A former Boston Police officer pleaded guilty Tuesday in connection with an ongoing investigation into overtime fraud at the Boston Police Department’s evidence warehouse.
Joseph Nee, 48, of Randolph, pleaded guilty to one count of conspiracy to commit theft concerning programs receiving federal funds and one count of embezzlement from an agency receiving federal funds. U.S. District Court Judge Patti B. Saris scheduled sentencing for Sept. 24. Nee was charged on June 4.
From at least January 2015 through August 2017, Nee submitted false and fraudulent overtime slips for overtime hours that he did not work for two overtime shifts at the evidence warehouse, according to acting U.S. Attorney Nathaniel Mendell.
The first, called “purge” overtime, was a 4 p.m. to 8 p.m. weekday shift intended to dispose of old, unneeded evidence. The second shift, called “kiosk” overtime, involved driving to each police district in Boston one Saturday a month to collect old prescription drugs to be burned.
For the “purge” shift, Nee claimed to have worked from 4 p.m. to 8 p.m., but he routinely left at 6 p.m., or earlier. For the “kiosk” shift, Nee submitted overtime slips claiming to have worked eight-and-one-half hours, when in fact he and, allegedly, other members of the unit only worked three-to-four hours of those shifts.
As a result, between January 2015 and August 2017, Nee personally collected approximately $12,636 for overtime hours he did not work, according to Mendell's office.
In September 2020, nine Boston Police officers were arrested and charged for their roles in an overtime fraud scheme that is alleged to have collectively embezzled over $250,000 between May 2016 and February 2019.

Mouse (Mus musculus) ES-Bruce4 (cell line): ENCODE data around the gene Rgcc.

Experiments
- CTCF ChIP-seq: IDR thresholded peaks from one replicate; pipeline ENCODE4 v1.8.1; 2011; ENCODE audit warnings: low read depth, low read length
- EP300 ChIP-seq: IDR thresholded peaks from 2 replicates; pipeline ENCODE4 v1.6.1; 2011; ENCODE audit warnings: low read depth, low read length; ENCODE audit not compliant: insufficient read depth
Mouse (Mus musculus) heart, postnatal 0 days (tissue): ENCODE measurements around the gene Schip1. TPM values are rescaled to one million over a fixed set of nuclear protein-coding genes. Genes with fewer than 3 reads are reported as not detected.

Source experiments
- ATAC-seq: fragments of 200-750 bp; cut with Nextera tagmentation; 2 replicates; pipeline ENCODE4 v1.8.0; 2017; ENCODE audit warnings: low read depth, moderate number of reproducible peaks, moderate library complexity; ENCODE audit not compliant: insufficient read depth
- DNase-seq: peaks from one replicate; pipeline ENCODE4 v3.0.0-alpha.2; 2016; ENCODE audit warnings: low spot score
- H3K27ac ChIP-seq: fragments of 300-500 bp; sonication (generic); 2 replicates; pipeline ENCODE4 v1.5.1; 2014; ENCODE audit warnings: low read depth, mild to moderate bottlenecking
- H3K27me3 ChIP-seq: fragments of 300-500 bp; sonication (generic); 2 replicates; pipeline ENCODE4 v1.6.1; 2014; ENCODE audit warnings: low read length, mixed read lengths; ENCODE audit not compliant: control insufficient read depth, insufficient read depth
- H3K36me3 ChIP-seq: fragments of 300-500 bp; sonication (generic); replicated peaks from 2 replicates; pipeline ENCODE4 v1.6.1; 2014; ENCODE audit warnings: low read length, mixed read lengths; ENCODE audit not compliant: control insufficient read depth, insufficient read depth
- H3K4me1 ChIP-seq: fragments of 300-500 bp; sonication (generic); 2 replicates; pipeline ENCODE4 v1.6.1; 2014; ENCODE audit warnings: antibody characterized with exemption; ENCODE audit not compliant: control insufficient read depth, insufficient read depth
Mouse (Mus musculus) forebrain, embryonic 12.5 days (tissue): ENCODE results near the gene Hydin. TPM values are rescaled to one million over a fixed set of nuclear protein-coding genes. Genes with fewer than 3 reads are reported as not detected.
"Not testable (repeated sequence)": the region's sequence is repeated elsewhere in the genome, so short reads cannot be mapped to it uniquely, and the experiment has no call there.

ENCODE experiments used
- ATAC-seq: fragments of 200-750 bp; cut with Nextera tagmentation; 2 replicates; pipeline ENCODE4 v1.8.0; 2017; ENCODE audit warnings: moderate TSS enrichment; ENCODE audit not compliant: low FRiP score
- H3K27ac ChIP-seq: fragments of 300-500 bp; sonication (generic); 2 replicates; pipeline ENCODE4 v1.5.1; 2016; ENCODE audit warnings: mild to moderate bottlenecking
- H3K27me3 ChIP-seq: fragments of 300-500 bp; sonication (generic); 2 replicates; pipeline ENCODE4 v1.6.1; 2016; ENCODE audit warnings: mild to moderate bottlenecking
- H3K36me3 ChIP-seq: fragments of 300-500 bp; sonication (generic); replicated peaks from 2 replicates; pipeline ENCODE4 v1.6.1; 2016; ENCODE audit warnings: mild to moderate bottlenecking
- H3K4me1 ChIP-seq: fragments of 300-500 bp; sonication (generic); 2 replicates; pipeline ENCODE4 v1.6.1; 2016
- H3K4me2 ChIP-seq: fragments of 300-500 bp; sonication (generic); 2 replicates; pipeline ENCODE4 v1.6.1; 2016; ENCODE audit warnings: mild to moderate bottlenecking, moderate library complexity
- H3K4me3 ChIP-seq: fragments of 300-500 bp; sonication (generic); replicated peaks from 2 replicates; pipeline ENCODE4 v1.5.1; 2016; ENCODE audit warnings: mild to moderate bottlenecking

As part of the ongoing investigation, Nee and three additional officers have been charged: former Captain Richard Evans and former Sergeants George Finch and William Baxter. On April 8, Evans pleaded not guilty. Finch pleaded guilty on June 1, and Baxter is scheduled to do the same on June 25.
From 2015 through 2019, the department received annual benefits from the U.S. Department of Transportation and U.S. Department of Justice in excess of $10,000, which were funded pursuant to numerous federal grants.
The charge of embezzlement from an agency receiving federal funds provides for a sentence of up to 10 years in prison, three years of supervised release and a fine of $250,000 or twice the gross gain or loss.
The charge of conspiracy provides for a sentence of up to five years in prison, three years of supervised release and a fine of $250,000. Sentences are imposed by a federal district court judge based upon U.S. sentencing guidelines and other statutory factors.